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Opinion

Of pilots and passengers

EYES WIDE OPEN - Iris Gonzales - The Philippine Star

Today being Sunday, a day of rest at least in the Christian church, it’s fitting that I share with you a story about a pilot who, after 29 years of flying tens of thousands of passengers, is putting down his wings.

This, indeed, is the story of Capt. Joey Villanueva, 60, one of the 700-plus pilots of flag carrier Philippine Airlines. Last week, I joined a “surprise salubong” for Capt. Joey at the PAL Pilot’s Lounge within the airport.

How does a pilot retire?

It was the golden hour of Wednesday, a breezy January afternoon as friends, family and his fellow pilots gathered at the lounge to wait for Capt. Joey, who was still some 30,000 feet in the air, on his way back to Manila from Honolulu for his last flight before he retires.

Around 5 p.m. and back-lighted by the setting sun, the plane touched down at NAIA. Moments before, on board PR 101, flight purser Chito Cailles told passengers why their flight was extra special.

“Ladies and gentlemen, allow me to spend a few minutes to tell you about the special flight you’re in today. Our captain, Joey Villanueva, is in command for the last time as he will retire... Capt. Joey has been with Philippine Airlines for 29 years and throughout his tenure, he has flown to 36 local destinations, 15 international destinations and over 21,000 hours in the air. From the numbers alone, it’s obvious that Capt. Joey has a passion for flying and loves to serve fellow travelers who chose the national carrier, Philippine Airlines.

“Some of you clap when the plane lands in Manila, and you know what? Our pilots in the cockpit hear it when you do. So today, as the wheels touch down in Manila, please clap extra loudly for Capt. Joey as we wish him Mabuhay and happy retirement.”

I arrived at the lounge early, my first time to see it and I was impressed. It looked even better than other airline lounges – clean and cozy and it speaks of a world that is all about flying. There are photos of airplanes and pilots everywhere and clocks from different time zones. Kudos to Capt. Lilybeth Ng who spearheaded the renovation of the lounge in late 2019.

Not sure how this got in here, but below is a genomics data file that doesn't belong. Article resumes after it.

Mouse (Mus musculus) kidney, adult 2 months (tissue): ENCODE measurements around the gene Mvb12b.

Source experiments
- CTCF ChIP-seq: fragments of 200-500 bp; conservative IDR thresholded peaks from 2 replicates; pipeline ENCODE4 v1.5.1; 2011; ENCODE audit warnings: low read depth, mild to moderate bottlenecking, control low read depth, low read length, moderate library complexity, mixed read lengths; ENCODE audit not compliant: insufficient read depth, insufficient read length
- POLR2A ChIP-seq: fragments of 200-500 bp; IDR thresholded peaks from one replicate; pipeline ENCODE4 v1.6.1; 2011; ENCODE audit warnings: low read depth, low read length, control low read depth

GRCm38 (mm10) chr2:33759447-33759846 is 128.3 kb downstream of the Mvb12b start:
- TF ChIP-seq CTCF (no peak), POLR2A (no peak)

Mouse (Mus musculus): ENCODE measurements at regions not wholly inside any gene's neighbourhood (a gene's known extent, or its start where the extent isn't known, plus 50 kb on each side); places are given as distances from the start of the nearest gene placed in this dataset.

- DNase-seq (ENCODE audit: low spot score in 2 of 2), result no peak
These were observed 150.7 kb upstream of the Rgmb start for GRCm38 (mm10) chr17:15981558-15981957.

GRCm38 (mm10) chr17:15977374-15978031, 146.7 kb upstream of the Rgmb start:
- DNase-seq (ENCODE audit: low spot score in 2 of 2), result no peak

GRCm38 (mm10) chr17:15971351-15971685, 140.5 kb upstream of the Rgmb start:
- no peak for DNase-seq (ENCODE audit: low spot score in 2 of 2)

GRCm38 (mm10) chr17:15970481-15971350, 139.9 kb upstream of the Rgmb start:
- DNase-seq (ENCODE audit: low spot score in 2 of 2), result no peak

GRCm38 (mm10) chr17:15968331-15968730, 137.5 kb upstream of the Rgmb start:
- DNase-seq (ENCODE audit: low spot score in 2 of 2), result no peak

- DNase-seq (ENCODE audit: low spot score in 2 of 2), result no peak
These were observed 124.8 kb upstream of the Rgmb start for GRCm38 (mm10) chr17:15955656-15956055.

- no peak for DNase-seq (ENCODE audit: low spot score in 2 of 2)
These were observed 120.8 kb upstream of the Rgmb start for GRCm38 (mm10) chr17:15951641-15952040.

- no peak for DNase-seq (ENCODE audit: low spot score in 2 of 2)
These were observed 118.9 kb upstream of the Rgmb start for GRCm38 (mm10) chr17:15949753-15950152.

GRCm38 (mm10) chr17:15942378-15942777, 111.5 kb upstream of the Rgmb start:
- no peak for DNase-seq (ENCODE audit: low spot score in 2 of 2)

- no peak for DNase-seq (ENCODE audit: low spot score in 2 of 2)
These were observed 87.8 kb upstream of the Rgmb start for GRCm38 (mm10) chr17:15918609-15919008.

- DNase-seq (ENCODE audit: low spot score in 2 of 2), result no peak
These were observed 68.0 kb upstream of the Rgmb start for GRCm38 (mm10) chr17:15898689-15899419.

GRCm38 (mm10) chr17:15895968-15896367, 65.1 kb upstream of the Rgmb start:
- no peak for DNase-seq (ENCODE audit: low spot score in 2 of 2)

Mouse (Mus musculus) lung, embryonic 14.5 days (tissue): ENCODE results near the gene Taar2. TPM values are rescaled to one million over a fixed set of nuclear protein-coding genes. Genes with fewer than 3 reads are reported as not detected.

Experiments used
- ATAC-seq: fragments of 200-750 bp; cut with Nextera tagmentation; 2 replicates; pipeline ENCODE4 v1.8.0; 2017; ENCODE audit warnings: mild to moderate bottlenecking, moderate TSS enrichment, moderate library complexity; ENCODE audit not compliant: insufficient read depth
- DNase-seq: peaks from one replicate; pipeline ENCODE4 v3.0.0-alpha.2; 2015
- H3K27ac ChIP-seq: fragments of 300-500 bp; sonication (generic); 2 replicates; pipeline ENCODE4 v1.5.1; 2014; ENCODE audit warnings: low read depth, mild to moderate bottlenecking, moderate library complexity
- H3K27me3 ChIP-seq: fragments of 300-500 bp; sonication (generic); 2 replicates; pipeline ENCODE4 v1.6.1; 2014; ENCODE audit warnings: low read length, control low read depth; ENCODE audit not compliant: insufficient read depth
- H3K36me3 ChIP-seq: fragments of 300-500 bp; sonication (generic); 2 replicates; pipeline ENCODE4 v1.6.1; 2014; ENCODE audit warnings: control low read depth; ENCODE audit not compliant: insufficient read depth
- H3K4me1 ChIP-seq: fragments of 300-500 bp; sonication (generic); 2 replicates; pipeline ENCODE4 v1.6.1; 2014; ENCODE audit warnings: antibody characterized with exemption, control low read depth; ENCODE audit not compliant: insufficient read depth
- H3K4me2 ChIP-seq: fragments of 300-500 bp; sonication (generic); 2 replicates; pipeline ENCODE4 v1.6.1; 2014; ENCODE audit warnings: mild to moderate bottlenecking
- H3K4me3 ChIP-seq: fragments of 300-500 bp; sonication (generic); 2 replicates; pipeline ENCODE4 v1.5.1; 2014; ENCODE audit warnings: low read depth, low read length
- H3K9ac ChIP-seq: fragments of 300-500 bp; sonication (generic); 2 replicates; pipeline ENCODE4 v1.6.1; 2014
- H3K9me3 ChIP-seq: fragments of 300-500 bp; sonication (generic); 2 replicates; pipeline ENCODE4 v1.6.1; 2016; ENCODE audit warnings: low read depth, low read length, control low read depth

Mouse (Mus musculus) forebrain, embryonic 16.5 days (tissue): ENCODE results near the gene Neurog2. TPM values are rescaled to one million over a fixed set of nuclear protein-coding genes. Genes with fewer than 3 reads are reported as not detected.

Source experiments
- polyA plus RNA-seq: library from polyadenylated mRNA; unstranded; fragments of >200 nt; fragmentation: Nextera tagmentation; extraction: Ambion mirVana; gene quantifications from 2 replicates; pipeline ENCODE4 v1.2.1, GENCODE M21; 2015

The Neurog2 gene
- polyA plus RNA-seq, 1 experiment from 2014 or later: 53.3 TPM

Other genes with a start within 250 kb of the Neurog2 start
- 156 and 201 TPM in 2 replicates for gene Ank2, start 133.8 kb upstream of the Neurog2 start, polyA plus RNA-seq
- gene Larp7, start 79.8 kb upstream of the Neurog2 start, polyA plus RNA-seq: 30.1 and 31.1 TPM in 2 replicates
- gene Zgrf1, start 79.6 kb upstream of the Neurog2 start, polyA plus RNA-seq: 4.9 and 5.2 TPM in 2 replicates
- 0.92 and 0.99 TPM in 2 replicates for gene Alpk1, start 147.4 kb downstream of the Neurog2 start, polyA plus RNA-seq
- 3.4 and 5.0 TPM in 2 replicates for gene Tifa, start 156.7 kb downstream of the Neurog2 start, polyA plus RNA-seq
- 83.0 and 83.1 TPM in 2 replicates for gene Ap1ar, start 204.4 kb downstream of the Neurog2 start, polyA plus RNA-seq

Around 6 p.m., Capt. Joey arrived at the lounge to the warm welcome of friends and family waving blue and white balloons. Merry banter filled the night as guests feasted on a buffet of pizza, pasta and what-have-you.

Filipino pilots

It was an honor for me to be there and bid Capt. Joey a happy retirement because he represents the hundreds of Filipino pilots who bring all of us to safety – turbulence, air pockets, pandemic and all.

How many of us really pay attention to these voices blaring from the cabin audio systems? Perhaps, for some of us, they’re just voices who interrupt us while we’re glued to our in-flight movies.

Indeed, many of us rarely remember the pilots or any of the crew. All we really care about is getting to our destinations safely.

And yet it is because of them, pilots like Capt. Joey, that this is possible.

Capt. Joey, for instance, is credited for not having a single accident or mishap, said Capt. Alfred Patrick Garcia, deputy chief pilot, Airbus Wide Body, when he handed Capt. Joey a plaque for his service that night.

Indeed, pilots spend years to become good pilots.

As Capt. Joey said when I asked him about life lessons up in the air:

“One should be patient because there will be flight delays and disruption.  Don’t be complacent because that is the enemy of pilots. Too much confidence is not good because there are too many factors that can affect the flight. Always respect colleagues because a successful flight is always a team effort, from the ground staff to the cabin and flight deck crew.”

Among the best in the world

There are at least 3,000 Filipino pilots and they are said to be among the best in the world.

In a study published in the International Journal of Aviation Psychology, researchers learned that Filipino pilots possess attitudes that make it easy for them to assimilate the concept of teamwork and communication in the cockpit.

Pilot and content creator Capt. Mann Ed Demalata (@pilotoncall), who has a huge following of aviation enthusiasts on social media, said that indeed Filipino pilots are really good and deserve all the support – from higher compensation to better airports and better navigation equipment.

Unfortunately, pilots were badly hit by the pandemic. Anecdotal evidence suggest that some 30 percent of an airline’s pilot count lost their jobs when COVID-19 struck.

In fact, Capt. Joey’s dream for the industry, even if he is now retired, is for air travel to go back to pre-pandemic levels and for local tourism to thrive so that those who were laid off can fly again.

He also looks forward to the construction of airports in strategic areas, which I believe are really badly needed.

It takes unparalleled guts and grit to sit on the flight deck, take command of a mammoth flying giant and be responsible for hundreds of innocent lives – you, me and everyone we know – and yet Capt. Joey did just that for 29 years. A big round of applause for him and for each and every Filipino pilot who always brings us back home.

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Email: [email protected]. Follow her on Twitter @eyesgonzales. Column archives at EyesWideOpen on FB.

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